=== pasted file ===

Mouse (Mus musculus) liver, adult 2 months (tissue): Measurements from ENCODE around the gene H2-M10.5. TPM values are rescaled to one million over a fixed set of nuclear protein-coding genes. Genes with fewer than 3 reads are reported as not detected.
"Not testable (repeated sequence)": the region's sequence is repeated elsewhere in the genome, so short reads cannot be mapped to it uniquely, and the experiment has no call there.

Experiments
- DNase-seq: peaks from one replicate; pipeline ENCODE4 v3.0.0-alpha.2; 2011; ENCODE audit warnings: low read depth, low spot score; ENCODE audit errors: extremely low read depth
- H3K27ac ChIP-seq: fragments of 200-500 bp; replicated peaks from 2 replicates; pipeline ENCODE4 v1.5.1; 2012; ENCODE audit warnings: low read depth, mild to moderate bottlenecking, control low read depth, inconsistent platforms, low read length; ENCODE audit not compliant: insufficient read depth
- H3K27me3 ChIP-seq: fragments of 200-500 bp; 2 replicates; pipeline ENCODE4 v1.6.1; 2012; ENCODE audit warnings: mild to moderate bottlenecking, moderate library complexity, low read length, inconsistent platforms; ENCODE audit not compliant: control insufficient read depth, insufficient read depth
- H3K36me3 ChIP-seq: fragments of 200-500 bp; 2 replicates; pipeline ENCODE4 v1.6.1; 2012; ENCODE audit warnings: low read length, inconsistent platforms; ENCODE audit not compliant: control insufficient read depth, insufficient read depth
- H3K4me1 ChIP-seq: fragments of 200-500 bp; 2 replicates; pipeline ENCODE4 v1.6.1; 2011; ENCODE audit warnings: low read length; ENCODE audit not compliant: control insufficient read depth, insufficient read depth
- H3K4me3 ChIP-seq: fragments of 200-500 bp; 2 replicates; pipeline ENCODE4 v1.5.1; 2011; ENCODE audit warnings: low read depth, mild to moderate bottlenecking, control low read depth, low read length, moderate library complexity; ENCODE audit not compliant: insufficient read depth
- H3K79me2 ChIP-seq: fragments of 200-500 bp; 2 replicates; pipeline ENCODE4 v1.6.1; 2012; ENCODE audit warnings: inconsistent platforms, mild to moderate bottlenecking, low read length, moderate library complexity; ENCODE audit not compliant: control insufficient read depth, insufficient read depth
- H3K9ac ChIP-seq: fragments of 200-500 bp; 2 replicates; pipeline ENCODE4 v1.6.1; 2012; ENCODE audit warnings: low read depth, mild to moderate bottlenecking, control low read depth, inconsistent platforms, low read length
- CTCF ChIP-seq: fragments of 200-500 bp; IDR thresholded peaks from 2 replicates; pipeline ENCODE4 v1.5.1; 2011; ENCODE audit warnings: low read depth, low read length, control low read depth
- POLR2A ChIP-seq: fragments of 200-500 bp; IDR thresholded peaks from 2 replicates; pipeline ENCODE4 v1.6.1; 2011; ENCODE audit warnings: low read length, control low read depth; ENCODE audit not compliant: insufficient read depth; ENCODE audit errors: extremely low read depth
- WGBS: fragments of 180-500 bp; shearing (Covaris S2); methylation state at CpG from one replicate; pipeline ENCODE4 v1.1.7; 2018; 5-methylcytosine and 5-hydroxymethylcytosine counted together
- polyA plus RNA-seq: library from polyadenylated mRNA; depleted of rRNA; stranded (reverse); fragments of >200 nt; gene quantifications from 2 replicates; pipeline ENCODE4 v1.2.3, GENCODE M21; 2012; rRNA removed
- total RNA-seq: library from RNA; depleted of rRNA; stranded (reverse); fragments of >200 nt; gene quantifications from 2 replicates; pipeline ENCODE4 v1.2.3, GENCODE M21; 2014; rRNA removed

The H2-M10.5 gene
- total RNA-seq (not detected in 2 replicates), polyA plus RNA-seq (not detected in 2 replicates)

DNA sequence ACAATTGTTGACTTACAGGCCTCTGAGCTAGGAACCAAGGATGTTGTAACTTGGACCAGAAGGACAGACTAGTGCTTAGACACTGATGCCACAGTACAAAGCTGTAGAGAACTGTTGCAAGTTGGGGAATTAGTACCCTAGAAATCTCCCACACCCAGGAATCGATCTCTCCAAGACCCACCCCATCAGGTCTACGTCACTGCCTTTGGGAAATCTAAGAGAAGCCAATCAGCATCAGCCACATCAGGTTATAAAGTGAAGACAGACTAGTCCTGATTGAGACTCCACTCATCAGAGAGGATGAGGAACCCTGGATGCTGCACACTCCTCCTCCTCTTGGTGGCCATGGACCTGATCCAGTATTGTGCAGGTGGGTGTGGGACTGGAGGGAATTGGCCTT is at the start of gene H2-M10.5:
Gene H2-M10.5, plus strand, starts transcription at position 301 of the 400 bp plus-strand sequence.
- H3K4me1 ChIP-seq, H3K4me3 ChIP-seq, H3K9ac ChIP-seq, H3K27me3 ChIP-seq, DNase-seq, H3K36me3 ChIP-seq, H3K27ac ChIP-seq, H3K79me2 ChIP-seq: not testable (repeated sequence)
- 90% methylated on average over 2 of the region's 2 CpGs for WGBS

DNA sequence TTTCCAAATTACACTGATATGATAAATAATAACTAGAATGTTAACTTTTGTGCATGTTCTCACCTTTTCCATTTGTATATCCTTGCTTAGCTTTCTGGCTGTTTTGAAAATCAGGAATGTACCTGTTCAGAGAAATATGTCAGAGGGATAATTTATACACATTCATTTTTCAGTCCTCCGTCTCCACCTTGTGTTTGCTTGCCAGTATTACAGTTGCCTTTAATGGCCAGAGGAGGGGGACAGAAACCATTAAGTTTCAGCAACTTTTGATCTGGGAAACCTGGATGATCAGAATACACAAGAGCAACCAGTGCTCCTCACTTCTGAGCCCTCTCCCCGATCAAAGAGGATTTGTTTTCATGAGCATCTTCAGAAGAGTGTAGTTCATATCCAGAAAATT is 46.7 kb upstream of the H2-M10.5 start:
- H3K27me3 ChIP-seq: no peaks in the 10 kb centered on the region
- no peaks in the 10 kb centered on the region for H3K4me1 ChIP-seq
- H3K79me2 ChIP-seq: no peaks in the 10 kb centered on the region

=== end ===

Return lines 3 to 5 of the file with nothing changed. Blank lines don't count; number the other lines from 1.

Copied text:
Experiments
- DNase-seq: peaks from one replicate; pipeline ENCODE4 v3.0.0-alpha.2; 2011; ENCODE audit warnings: low read depth, low spot score; ENCODE audit errors: extremely low read depth
- H3K27ac ChIP-seq: fragments of 200-500 bp; replicated peaks from 2 replicates; pipeline ENCODE4 v1.5.1; 2012; ENCODE audit warnings: low read depth, mild to moderate bottlenecking, control low read depth, inconsistent platforms, low read length; ENCODE audit not compliant: insufficient read depth